10. #10
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    Quote Originally Posted by timcupery
    I've got too many bikes, but I keep my good one hanging from hooks in the ceiling of my bedroom. These pictures give you an idea - they've been flipped so the bike looks normal, but you can see the upside-down doorframe...
    http://www.unc.edu/~cupery/pics/bike...de-ceiling.jpg
    http://www.unc.edu/~cupery/pics/bike..._pink_bike.jpg
    You need to stop riding your bike on the ceiling, didn't your mom teach you anything?

    Haven't seen a Nishiki Centurion in long time and yours looks to be in excellent condition. The other bike has the same Nitto stem that mine has...neato!

  11. #11
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    If your chain is showing rust the headset bearings, bottom bracket bearings, and axle bearings will be next. You need to keep all of those lubricated and keep the entire bike(s) as dry as possible.

    Al

  12. #12
    Camo Shorts
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    Due to humidity in the air, condensation will form on the bicycle when the temperature of the metal components is cool. Even in an environment entirely protected from rain or groundwater, this will cause untreated metal surfaces to rust.

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    My commuter road bike lived outdoors in a coastal town for 2 years with no ill effects. To prep the bike for outdoor living:
    Wax the frame, exposed cables and bolt heads.
    Grease all threads and metal-metal contacts.
    Ensure that all bearings are packed to prevent ingress of crud.
    Coat the inside of the frame with stuff: Framesaver or WD40.
    Use a wax style chain lube.
    Drill a drainage hole under the bottom bracket shell (If the shell is open to the main tubes).

  14. #14
    me have long head tube TallRider's Avatar
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    Quote Originally Posted by MichaelW
    My commuter road bike lived outdoors in a coastal town for 2 years with no ill effects. To prep the bike for outdoor living:
    Wax the frame, exposed cables and bolt heads.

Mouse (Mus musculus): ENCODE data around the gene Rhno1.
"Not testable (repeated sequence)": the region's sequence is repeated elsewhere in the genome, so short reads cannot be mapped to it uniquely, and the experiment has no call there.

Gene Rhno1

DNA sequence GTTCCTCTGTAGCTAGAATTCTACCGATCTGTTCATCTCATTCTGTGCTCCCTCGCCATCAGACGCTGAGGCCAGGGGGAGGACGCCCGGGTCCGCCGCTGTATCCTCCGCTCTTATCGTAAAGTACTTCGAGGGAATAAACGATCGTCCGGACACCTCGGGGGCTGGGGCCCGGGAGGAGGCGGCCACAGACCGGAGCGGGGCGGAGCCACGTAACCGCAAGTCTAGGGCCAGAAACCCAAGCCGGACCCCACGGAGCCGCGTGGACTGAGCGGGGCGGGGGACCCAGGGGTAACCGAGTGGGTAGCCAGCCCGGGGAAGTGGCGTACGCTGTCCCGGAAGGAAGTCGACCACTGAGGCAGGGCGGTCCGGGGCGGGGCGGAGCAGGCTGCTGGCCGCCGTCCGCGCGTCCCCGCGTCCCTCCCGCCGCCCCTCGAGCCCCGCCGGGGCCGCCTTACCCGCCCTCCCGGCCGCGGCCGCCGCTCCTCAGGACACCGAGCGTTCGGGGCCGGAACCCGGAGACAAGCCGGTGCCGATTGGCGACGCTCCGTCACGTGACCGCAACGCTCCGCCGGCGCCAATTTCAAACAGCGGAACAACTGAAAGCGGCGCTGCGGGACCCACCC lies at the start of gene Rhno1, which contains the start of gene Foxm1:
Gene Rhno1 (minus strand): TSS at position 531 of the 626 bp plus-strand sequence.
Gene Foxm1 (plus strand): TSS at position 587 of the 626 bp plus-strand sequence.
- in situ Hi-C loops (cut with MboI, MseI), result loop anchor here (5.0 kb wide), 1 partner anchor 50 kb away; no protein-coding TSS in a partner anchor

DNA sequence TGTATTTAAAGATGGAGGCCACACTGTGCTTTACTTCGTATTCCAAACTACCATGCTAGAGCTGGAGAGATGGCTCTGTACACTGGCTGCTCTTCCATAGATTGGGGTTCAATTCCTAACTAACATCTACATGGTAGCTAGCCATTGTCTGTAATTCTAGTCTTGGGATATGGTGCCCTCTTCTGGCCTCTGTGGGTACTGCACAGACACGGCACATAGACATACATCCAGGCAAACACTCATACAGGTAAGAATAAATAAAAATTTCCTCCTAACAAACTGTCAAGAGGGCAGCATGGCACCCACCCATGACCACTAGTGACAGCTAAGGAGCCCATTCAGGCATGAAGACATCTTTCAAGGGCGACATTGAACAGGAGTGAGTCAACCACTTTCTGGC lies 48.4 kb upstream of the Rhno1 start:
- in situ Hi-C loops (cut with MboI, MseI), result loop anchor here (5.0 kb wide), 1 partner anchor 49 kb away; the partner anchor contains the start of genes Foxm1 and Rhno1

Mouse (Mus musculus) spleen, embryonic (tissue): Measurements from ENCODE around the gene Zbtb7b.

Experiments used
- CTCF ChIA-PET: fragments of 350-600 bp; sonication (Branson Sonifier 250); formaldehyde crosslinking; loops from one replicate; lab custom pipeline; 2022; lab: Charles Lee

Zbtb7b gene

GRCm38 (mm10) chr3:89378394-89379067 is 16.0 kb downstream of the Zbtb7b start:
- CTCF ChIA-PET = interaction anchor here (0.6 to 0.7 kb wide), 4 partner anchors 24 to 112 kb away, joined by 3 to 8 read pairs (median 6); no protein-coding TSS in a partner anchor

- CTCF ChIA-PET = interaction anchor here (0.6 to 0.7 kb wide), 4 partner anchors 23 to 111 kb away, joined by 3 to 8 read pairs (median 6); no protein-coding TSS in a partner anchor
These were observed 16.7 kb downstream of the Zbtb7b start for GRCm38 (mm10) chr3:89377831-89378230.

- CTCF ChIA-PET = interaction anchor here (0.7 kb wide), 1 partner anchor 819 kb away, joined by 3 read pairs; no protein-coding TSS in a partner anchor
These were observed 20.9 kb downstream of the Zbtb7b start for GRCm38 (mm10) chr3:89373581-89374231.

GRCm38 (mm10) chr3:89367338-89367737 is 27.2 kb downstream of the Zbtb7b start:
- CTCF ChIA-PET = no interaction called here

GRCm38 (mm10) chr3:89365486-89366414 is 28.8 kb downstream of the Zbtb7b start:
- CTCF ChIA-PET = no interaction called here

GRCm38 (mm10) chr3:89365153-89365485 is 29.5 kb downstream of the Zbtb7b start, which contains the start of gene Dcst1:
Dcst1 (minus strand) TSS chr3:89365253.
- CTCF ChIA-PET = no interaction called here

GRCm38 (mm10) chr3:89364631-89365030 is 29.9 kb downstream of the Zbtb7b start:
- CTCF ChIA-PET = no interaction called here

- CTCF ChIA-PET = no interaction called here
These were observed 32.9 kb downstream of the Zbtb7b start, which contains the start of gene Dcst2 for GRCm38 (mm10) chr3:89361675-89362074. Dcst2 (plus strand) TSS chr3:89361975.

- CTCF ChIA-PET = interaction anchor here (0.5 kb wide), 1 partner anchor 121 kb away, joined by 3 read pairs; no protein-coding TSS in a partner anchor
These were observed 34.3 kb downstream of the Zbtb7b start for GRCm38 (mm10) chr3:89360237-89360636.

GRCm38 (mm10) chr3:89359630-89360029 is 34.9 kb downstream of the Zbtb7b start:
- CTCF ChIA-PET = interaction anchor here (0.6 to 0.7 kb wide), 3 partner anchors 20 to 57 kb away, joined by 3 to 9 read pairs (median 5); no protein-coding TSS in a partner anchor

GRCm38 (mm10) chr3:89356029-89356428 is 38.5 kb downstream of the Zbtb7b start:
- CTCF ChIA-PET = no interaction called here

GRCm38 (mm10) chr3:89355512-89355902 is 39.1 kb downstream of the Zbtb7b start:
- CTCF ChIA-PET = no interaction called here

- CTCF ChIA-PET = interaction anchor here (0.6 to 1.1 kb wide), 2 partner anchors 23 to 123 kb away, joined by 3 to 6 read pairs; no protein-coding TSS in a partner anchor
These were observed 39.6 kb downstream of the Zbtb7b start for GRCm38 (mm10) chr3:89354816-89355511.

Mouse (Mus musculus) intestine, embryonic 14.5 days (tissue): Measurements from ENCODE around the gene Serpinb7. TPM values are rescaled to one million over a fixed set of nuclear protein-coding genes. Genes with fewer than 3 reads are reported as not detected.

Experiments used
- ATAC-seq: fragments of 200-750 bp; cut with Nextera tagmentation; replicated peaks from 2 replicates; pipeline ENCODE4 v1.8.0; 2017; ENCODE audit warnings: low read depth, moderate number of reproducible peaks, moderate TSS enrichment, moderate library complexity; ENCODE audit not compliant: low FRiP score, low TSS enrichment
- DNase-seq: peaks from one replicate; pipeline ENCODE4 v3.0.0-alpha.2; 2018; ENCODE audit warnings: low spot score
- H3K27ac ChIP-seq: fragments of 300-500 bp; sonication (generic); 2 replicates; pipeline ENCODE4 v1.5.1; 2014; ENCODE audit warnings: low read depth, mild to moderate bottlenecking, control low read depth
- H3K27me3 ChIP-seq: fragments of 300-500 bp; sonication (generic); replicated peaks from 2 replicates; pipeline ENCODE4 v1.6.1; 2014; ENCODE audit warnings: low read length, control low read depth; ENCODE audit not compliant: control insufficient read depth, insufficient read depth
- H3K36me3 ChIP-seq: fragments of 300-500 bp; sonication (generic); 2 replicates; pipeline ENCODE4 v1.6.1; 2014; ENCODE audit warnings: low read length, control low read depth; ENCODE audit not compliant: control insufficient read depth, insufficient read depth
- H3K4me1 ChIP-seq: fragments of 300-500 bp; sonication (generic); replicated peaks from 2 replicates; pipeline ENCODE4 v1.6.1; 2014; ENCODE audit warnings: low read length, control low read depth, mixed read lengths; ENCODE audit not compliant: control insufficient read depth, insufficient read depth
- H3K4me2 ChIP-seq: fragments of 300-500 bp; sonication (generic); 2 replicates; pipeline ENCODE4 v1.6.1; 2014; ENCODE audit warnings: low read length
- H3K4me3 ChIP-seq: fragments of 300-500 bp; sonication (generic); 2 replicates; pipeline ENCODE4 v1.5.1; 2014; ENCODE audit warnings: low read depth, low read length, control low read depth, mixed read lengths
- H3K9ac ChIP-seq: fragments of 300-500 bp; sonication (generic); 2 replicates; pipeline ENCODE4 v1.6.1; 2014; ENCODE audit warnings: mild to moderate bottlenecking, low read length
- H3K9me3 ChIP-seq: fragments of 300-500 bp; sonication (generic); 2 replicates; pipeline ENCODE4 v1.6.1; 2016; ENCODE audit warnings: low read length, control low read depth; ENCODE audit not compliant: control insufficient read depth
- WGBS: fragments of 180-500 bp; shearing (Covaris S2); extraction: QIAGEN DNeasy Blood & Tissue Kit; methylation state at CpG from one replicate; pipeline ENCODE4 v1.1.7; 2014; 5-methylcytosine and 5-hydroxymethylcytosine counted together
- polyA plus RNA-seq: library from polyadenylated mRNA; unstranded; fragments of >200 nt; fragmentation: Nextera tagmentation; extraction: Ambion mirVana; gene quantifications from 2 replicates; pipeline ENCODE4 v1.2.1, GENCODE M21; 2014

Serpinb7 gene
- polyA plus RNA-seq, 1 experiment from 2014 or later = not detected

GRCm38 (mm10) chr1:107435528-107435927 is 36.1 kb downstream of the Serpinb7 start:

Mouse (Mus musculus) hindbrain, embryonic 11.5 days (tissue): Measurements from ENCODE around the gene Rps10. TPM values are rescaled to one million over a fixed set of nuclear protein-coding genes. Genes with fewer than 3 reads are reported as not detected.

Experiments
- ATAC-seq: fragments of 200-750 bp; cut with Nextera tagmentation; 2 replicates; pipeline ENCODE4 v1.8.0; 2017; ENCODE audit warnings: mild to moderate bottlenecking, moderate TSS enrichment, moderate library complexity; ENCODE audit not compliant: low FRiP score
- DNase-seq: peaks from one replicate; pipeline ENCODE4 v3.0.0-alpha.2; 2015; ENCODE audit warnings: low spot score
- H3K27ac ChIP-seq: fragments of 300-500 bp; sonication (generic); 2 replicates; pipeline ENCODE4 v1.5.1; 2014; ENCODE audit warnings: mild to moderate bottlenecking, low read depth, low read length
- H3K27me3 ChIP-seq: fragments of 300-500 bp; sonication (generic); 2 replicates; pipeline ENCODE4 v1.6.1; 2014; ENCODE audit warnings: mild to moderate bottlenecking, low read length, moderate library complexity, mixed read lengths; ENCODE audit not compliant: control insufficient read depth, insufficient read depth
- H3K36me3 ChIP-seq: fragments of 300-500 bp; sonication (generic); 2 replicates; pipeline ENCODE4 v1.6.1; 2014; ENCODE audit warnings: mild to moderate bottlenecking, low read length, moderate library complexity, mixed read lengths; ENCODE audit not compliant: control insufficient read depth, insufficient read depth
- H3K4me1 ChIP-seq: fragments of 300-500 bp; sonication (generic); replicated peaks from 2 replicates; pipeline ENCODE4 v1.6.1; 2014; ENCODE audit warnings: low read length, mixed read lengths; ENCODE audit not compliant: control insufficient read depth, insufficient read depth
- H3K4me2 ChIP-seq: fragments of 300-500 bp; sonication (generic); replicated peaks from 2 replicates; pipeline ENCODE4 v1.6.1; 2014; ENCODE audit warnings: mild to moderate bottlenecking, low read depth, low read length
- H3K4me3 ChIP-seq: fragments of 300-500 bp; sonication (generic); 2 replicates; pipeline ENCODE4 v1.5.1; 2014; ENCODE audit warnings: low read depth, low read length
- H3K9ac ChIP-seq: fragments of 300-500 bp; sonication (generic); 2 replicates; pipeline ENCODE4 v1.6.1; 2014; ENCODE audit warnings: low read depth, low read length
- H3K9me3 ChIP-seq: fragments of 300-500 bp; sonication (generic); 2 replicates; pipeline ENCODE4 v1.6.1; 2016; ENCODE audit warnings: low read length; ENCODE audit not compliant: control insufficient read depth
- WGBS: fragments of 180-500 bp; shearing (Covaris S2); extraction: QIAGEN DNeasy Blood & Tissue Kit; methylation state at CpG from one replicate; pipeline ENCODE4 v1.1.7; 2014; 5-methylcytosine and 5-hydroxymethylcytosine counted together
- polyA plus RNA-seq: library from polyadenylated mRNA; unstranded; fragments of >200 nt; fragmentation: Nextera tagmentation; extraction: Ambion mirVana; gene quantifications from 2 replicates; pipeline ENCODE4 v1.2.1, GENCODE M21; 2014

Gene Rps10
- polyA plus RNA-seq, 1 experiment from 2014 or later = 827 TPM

Grease all threads and metal-metal contacts.
    Ensure that all bearings are packed to prevent ingress of crud.
    Coat the inside of the frame with stuff: Framesaver or WD40.
    Use a wax style chain lube.
    Drill a drainage hole under the bottom bracket shell (If the shell is open to the main tubes).
    In the long run this will still be more in danger of corrosion than a frame kept indoors. However, MichaelW's advice is still good. Except that WD40 is not effective as an internal rust preventor; Frame Saver or Amsoil's HeavyDutyMetalProtector (the same stuff, just diff brandings) is effective here.

    @froze, glad you like the bikes. The Centurion (not Nishiki, which is a diff brand although I suppose they may have been under the same ownership at some point) is a good solid frame that handles well and the Nitto Technomic stem is the only way I can get my Raleigh to fit me well.

  15. #15
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    I've often had no choice but to keep my bikes outside. If you're not using them frequently, take the chain off, that's the part most prone to rust, especially if it's not in use. Stuff it in a plastic bag and add your lubricant of choice. Cables too, though more hassle, easier to have some spares and replace when they start to go. But for long-term storage, you could surely break them down and stash them inside, under the bed or somewhere.

    Now I'm living in a humid tropical seaside village, and the climate is fiercely destructive of mechanical and electrical devices, and fungus and mould grows on everything organic. But my bikes have survived three or four years outside so far, though in far from showroom condition. My wife parks her bike on a pier most days, and every exposed steel part is rusting away, but the moving parts are all lubed up and okay.
    Last edited by AlanHK; 10-03-06 at 01:11 PM.

  16. #16
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    I agree it is all or at least mostly how you treat the bike. Before leaving California almost 3 years ago I had 2 bikes; one of them was a Schwinn Traveller that I abused like crazy. I bought that Traveller new in 79 when I lived in Santa Barbara and left it outside all the time and even rode it on the hard pack area of the beach where the ocean spray and spray from the tires would get the bike wet with salt water. I treated this bike like that for 5 years. I tried to rinse it down every time I rode it but some days that didn't happen. I never treated the inside of the frame with anything, but did wax the frame quite a bit and of course kept the driveline cleaned and lubed. When I moved I took the crank and b/b out to check rust damage and there was some but unknown how severe, but there was some rust on the lug joint where the main tube went into; so that bothered me and since the bike needed to be restored I just threw it in the trash. But your talking about a bike that was 25 years old and subject to salt water as well as coastal weather and rain and being left outside for the first 10 of those years.